1. Requisites for the ideal imaging modality for stem cell tracking

The ideal imaging agent/modality should provide the following information:

  • Real-time visualization of stem cell delivery

  • Determination of location(s) of cells over time

  • Quantification of numbers of viable transplanted stem cells

  • Long-term quantification of transplanted stem cell survival

  • Study of stem cell biology:

    • Interaction between stem cells

    • Interaction of stem cell with its microenvironment

    • Differentiation capacity of stem cells

The chosen labeling modality should not interact with the normal functions of the stem cell. Otherwise, one would not be able to accurately study the biology of these cells over time. In addition, issues such as biocompatibility, toxicity, and safety not only to the stem cell but most importantly to the individual should also be considered, and included in the decision of which modality to use.

All imaging modalities have a certain degree of background/non-specific signal (that may interfere with the signal under study). The preferred imaging modality should be one that provides a good contrast between background and the target signal under study, achieving a large signal-to-noise ratio. Furthermore, it should have good specificity (negative study in the absence of what is being studied, stem cells in this case). Only then will it be possible to use these modalities to study stem cell biology.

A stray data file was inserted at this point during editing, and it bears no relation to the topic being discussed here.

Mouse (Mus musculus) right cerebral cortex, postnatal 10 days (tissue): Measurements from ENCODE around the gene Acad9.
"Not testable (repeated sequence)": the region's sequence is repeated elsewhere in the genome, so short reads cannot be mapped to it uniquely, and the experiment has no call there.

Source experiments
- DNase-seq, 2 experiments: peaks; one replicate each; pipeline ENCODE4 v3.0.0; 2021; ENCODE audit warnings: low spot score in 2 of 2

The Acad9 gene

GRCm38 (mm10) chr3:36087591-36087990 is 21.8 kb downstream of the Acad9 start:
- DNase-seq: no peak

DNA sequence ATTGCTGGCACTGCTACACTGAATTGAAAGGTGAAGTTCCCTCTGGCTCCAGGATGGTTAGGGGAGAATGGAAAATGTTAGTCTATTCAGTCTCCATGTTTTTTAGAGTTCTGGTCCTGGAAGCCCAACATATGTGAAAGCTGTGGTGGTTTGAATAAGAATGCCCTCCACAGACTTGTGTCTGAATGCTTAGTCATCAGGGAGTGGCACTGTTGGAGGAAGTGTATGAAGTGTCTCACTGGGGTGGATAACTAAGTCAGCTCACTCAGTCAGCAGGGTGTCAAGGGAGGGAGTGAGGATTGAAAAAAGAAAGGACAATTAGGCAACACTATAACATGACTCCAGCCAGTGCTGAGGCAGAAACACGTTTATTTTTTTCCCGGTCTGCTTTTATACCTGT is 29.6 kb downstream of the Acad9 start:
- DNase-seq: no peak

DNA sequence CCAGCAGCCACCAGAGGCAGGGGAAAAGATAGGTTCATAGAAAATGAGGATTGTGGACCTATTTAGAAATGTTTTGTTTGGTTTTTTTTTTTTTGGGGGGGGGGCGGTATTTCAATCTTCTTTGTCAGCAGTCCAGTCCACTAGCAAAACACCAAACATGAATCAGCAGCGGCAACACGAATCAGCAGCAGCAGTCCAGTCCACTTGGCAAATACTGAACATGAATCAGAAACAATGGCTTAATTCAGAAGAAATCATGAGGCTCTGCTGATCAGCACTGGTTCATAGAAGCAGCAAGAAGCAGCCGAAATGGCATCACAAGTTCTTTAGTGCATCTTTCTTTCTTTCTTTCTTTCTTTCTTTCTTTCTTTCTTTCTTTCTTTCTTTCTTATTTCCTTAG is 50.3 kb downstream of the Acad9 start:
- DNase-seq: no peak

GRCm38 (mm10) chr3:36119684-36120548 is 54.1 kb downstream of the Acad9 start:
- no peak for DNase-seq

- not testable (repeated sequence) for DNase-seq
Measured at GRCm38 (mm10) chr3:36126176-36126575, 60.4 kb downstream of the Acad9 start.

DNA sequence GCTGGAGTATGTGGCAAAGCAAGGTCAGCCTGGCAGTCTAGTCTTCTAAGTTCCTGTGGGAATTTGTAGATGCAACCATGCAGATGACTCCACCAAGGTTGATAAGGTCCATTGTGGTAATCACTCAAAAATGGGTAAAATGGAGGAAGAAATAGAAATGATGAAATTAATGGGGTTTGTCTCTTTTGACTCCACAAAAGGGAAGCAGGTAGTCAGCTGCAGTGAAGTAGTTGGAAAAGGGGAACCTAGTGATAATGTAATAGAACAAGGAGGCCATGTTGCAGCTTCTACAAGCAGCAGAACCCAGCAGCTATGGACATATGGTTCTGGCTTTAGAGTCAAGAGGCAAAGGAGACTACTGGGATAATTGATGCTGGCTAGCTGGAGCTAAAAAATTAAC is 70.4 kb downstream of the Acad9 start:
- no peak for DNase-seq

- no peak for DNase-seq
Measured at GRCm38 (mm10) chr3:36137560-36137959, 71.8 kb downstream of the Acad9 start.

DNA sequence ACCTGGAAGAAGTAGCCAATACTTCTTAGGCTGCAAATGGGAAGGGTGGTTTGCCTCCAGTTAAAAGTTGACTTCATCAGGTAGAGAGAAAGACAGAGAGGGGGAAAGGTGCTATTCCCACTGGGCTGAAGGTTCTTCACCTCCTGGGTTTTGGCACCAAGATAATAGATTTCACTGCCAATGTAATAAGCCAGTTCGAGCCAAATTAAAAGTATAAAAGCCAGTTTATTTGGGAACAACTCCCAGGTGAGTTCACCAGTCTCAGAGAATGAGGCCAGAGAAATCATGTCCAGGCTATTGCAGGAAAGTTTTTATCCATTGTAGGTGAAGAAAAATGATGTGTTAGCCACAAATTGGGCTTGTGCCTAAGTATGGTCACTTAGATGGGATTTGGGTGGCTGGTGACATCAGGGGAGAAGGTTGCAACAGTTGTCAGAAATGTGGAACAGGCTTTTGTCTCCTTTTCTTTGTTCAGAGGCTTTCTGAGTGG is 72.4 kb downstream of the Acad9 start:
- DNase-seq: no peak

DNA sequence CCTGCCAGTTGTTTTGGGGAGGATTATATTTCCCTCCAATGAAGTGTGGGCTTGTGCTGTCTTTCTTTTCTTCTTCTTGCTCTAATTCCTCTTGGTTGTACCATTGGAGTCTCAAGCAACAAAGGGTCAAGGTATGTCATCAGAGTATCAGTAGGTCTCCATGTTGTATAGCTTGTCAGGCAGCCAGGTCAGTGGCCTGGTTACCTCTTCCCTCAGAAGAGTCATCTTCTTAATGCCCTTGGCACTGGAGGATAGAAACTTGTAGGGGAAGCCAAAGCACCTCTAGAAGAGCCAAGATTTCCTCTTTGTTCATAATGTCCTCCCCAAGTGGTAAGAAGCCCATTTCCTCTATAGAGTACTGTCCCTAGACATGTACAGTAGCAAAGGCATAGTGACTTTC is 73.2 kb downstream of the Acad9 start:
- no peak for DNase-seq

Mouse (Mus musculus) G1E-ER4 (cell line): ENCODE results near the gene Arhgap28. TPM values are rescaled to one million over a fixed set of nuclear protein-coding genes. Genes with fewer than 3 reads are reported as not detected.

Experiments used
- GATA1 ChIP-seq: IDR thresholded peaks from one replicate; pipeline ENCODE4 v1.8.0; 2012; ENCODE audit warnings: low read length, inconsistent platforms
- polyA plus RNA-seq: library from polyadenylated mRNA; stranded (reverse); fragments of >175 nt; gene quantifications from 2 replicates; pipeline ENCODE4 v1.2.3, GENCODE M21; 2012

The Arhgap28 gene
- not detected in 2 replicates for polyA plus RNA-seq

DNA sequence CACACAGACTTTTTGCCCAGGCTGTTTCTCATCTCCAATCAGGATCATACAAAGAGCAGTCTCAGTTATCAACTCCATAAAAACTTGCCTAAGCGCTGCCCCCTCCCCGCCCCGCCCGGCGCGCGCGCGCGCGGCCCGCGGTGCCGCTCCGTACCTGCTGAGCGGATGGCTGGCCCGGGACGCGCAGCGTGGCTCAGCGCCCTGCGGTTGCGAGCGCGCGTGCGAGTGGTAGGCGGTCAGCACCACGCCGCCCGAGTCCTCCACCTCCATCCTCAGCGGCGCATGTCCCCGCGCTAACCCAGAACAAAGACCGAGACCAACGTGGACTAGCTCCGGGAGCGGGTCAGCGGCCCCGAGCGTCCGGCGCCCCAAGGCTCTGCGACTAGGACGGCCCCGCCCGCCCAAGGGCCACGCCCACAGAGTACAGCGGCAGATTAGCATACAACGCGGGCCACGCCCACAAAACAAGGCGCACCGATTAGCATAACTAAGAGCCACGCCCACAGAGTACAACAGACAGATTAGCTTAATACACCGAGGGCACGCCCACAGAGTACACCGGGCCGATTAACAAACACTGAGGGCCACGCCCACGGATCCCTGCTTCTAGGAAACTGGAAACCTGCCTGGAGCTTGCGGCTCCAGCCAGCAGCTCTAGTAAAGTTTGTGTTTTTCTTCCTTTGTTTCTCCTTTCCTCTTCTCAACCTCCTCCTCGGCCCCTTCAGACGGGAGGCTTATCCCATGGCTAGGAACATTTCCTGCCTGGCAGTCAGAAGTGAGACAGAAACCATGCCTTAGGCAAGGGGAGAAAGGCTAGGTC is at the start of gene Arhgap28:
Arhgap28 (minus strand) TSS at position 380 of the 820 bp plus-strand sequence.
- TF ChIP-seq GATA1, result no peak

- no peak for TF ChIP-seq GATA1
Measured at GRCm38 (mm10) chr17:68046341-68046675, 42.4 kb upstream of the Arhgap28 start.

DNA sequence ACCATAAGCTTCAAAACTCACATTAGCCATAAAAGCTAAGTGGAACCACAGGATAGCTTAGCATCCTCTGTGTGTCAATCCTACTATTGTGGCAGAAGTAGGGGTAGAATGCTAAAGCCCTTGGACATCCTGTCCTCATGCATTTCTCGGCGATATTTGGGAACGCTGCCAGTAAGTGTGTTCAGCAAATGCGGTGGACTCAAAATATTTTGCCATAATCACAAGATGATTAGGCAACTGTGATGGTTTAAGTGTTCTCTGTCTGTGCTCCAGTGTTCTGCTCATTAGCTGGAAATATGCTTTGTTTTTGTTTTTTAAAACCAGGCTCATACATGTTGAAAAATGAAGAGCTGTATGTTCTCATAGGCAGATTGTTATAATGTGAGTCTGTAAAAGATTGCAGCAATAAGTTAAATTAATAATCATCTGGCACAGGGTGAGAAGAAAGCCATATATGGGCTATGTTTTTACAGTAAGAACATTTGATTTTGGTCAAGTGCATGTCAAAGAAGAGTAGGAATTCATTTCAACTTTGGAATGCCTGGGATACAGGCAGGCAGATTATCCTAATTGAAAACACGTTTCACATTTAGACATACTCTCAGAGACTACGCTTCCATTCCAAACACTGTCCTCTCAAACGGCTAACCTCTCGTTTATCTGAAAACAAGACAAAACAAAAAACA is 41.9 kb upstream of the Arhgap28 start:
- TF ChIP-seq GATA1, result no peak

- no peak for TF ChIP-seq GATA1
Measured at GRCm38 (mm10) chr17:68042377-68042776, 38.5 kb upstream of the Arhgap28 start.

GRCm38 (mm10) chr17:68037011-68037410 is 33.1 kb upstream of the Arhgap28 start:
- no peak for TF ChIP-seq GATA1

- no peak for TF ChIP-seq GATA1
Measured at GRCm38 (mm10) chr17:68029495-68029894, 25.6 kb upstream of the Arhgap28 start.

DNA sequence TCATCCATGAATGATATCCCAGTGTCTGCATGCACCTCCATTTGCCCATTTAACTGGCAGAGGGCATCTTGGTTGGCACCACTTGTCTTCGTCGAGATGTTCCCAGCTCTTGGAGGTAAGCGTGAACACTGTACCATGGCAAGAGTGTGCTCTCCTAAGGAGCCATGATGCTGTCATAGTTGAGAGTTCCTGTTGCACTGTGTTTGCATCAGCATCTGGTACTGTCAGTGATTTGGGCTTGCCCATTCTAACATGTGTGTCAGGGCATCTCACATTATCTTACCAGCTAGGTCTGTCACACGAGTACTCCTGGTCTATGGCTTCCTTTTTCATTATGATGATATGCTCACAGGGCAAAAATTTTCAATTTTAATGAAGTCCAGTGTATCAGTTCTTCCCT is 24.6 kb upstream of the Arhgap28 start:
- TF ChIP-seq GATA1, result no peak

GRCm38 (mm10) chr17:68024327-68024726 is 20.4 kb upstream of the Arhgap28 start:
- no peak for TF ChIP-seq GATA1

The main objective of regenerative medicine, and thus of stem cell imaging, is its clinical application. It is generally agreed upon that before its clinical use, therapeutic strategies should be tested in clinical models of disease. Thus, an ideal imaging modality should be flexible across different imaging modalities, both in terms of spatial resolution and system sensitivity (the lowest amount of activity or numbers of cells that can be detected by that specific modality).

2. Methodologies for labeling stem cells

2.1. Direct labeling

One of the most commonly used strategies for the labeling of stem cells for imaging in living subjects is that of direct labeling (Guzman et al., 2007; Thakur et al., 1976; Thakur et al., 1977). In a direct labeling strategy, labeling agents are introduced into the cells prior to transplantation (Figure 1), stem cells transplanted and then followed in the living subject (Figure 2). The strategy is then used to image the molecules previously introduced into the cell and use them as surrogate of the number of stem cells. Depending on the imaging modality to be used, cells can be labeled with quantum dots (Chakraborty et al., 2007; Lin et al., 2007; Rosen et al., 2007) or fluorophores (Askenasy et al., 2002; Keppler et al., 2006; Voura et al., 2004) for optical fluorescence imaging, superparamagnetic iron oxide particles (SPIO) for magnetic resonance imaging (MRI; Hill et al., 2003; Rogers et al., 2006), and radionuclides for single photon emission computed tomography (SPECT) or positron emission tomography (PET; Adonai et al., 2002; Bindslev et al., 2006; Kang et al., 2006; Rini et al., 2006).